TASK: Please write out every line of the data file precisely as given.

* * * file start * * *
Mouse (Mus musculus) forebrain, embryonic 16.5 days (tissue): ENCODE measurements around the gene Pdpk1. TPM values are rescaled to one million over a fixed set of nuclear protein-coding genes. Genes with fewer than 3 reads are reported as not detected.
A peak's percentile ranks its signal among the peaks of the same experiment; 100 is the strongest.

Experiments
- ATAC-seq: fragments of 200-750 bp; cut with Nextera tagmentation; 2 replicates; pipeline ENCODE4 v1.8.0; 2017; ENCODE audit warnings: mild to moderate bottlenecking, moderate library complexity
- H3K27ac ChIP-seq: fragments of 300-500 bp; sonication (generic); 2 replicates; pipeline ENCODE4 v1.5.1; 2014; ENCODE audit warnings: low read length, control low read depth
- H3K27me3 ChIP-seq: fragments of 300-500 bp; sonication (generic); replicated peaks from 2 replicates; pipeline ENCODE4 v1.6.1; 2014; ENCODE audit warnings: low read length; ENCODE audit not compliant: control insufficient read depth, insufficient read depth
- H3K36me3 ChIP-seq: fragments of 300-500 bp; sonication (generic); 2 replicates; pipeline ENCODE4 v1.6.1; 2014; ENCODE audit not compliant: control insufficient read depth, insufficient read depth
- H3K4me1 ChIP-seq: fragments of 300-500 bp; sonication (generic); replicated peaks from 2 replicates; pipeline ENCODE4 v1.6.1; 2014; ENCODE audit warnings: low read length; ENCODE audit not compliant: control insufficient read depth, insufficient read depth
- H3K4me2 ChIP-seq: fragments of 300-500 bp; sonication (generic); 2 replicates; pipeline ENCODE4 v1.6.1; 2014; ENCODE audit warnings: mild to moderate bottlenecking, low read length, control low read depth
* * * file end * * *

Mouse (Mus musculus) forebrain, embryonic 16.5 days (tissue): ENCODE measurements around the gene Pdpk1. TPM values are rescaled to one million over a fixed set of nuclear protein-coding genes. Genes with fewer than 3 reads are reported as not detected.
A peak's percentile ranks its signal among the peaks of the same experiment; 100 is the strongest.

Experiments
- ATAC-seq: fragments of 200-750 bp; cut with Nextera tagmentation; 2 replicates; pipeline ENCODE4 v1.8.0; 2017; ENCODE audit warnings: mild to moderate bottlenecking, moderate library complexity
- H3K27ac ChIP-seq: fragments of 300-500 bp; sonication (generic); 2 replicates; pipeline ENCODE4 v1.5.1; 2014; ENCODE audit warnings: low read length, control low read depth
- H3K27me3 ChIP-seq: fragments of 300-500 bp; sonication (generic); replicated peaks from 2 replicates; pipeline ENCODE4 v1.6.1; 2014; ENCODE audit warnings: low read length; ENCODE audit not compliant: control insufficient read depth, insufficient read depth
- H3K36me3 ChIP-seq: fragments of 300-500 bp; sonication (generic); 2 replicates; pipeline ENCODE4 v1.6.1; 2014; ENCODE audit not compliant: control insufficient read depth, insufficient read depth
- H3K4me1 ChIP-seq: fragments of 300-500 bp; sonication (generic); replicated peaks from 2 replicates; pipeline ENCODE4 v1.6.1; 2014; ENCODE audit warnings: low read length; ENCODE audit not compliant: control insufficient read depth, insufficient read depth
- H3K4me2 ChIP-seq: fragments of 300-500 bp; sonication (generic); 2 replicates; pipeline ENCODE4 v1.6.1; 2014; ENCODE audit warnings: mild to moderate bottlenecking, low read length, control low read depth